Throughout the 1930s, the creation of the first Brazilian universities gave fresh impetus to scientific activities in the country. USP, founded in 1934, gained prominence in the field of genetics due to the initiatives of André Dreyfus, a physician graduated from the Rio de Janeiro Faculty of Medicine (Faculdade de Medicina do Rio de Janeiro) and a pioneer in promoting Mendelian genetics in Brazil. At USP's Department of General Biology, he coordinated a group of young researchers interested in cytology and genetics. Noteworthy members of this group included Crodowaldo Pavan, Antonio Brito da Cunha, and Rosinha de Barros, who for many years served as Dreyfus' assistants (Cordeiro, 1949; Araújo, 2004; Monte Sião, 2007).
In 1943, famed geneticist Theodosius Dobzhansky made his first visit to the USP group. Dobzhansky, who was Russian by origin, had been teaching since 1927 at Columbia University, where he worked with one of the world's most important research groups in genetics, pioneering in the use of the Drosophila fruit fly as a model in genetics research (Kohler, 1994; Smocovits, 1996). Dreyfus arranged for Dobzhansky to come to Brazil through Harry Miller, Latin American representative of the Rockefeller Foundation, which for some years had been financing scientific development in Brazil and other Latin American countries, with special emphasis on genetics and evolutionary biology (Marinho, 2001). The Russian geneticist, well known as one of the principal formulators of the synthetic theory of evolution and respected for his research on fruit flies in natural environments in the most diverse regions of the world (Mayr, 1982; Araujo, 2001; Smocovits, 1996), came to Brazil with the objective of giving courses and training Brazilian geneticists in the new techniques of evolutionary genetics. On his first visit, Dobzhansky stayed in Brazil for four months, returning in June 1948 and remaining at USP until August 1949. During this period, the Rockefeller Foundation not only expanded its investment in USP's Biology Department but also financed researchers from other Brazilian states to receive specialized training at USP with the team headed by Dreyfus and Dobzhansky (Figure 2). This group specialized in population genetics, emphasizing the study of chromosome variation among different Drosophila species (Cordeiro, 1949; Pavan, Cunha, 2003; Araújo, 2004; Glick, 2008).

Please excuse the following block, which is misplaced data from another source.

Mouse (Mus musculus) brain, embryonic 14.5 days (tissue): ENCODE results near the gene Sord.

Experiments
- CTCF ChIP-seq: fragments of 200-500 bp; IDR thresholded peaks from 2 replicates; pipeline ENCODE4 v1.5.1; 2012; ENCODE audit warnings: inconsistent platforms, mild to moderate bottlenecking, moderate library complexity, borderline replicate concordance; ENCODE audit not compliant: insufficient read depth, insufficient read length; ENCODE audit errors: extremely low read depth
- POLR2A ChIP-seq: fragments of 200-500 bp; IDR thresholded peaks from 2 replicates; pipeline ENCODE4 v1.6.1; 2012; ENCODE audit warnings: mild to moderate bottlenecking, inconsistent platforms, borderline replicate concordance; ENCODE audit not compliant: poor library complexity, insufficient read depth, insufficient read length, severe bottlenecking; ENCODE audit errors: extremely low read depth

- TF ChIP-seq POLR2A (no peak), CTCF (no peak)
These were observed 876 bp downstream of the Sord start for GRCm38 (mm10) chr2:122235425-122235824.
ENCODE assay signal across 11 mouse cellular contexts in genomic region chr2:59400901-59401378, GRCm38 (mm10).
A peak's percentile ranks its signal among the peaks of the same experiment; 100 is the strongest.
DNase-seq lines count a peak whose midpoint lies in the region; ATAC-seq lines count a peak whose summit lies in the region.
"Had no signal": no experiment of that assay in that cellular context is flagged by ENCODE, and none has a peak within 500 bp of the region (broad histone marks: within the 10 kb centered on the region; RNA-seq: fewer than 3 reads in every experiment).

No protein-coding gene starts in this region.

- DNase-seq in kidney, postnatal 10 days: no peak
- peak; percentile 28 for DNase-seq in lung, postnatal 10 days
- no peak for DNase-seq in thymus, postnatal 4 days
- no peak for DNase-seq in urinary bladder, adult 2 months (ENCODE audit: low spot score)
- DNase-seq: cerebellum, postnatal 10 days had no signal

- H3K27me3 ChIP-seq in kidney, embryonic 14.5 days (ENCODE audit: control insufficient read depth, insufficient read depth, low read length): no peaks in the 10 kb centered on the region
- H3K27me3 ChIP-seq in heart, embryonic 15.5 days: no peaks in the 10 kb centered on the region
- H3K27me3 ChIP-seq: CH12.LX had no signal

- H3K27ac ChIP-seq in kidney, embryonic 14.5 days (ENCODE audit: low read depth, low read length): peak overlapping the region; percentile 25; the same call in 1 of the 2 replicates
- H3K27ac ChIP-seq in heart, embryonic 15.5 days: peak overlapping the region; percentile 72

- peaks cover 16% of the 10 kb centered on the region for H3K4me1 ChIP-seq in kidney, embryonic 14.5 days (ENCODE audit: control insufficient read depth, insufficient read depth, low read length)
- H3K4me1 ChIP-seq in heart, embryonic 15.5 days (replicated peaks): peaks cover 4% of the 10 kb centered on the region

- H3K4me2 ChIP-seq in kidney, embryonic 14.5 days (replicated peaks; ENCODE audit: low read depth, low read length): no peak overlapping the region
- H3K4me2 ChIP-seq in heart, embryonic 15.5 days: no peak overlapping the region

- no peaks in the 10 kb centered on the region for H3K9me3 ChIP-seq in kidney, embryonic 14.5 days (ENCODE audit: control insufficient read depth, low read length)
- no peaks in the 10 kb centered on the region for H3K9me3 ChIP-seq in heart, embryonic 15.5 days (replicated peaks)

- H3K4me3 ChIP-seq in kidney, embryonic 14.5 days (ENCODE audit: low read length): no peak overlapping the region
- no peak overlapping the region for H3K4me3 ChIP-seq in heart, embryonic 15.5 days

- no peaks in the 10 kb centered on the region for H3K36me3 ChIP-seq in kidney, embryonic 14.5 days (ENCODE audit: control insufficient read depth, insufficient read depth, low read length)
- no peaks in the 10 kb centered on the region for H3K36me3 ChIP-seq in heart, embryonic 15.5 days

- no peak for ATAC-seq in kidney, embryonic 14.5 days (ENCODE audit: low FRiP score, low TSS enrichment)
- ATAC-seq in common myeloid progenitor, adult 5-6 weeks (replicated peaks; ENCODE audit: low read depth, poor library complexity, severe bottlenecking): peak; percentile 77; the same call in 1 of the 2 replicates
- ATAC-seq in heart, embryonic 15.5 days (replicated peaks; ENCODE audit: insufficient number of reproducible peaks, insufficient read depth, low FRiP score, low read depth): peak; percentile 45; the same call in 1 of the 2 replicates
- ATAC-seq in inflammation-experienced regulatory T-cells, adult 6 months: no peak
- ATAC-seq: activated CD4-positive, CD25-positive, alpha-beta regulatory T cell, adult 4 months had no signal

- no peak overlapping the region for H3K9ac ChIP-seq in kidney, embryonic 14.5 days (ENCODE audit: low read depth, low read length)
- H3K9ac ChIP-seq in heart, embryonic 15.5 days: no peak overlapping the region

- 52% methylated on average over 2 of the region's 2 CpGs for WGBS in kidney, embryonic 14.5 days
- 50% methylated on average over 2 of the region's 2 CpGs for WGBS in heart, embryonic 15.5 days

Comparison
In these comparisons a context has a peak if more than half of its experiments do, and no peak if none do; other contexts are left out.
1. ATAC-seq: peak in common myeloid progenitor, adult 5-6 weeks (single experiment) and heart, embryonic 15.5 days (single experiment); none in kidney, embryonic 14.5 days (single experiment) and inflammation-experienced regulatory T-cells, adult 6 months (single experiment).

From left to right: Mario G. Ferri, Antonio Brito da Cunha, André Dreyfus, and Theodosius Dobzhansky, in the 1960s (Museum of Genetics, Universidade Federal do Rio Grande do Sul)
The genesis of genetics at Universidade Federal do Rio Grande do Sul
One of the members of this group was Antonio Rodrigues Cordeiro, assistant to the chair of general biology at the School of Philosophy, Sciences, and Letters of the University of Rio Grande do Sul (Universidade do Rio Grande do Sul), renamed the Federal University of Rio Grande do Sul in the 1950s. Enthusiastic about the technology and the theoretical perspectives that he had learned with Dobzhansky, Dreyfus, and Pavan, Cordeiro started setting up a small genetics laboratory in the basement of the Law School soon after he returned to Porto Alegre. He organized the laboratory with the help of Francisco Salzano, a young student of natural history at UFRGS, and also of the chemist Flavio Lewgoy and the biophysicist Casimiro V. Tondo; together they fostered the introduction of biochemical methods to research on population genetics (Cordeiro, Salzano, 1961; Cordeiro, 1989).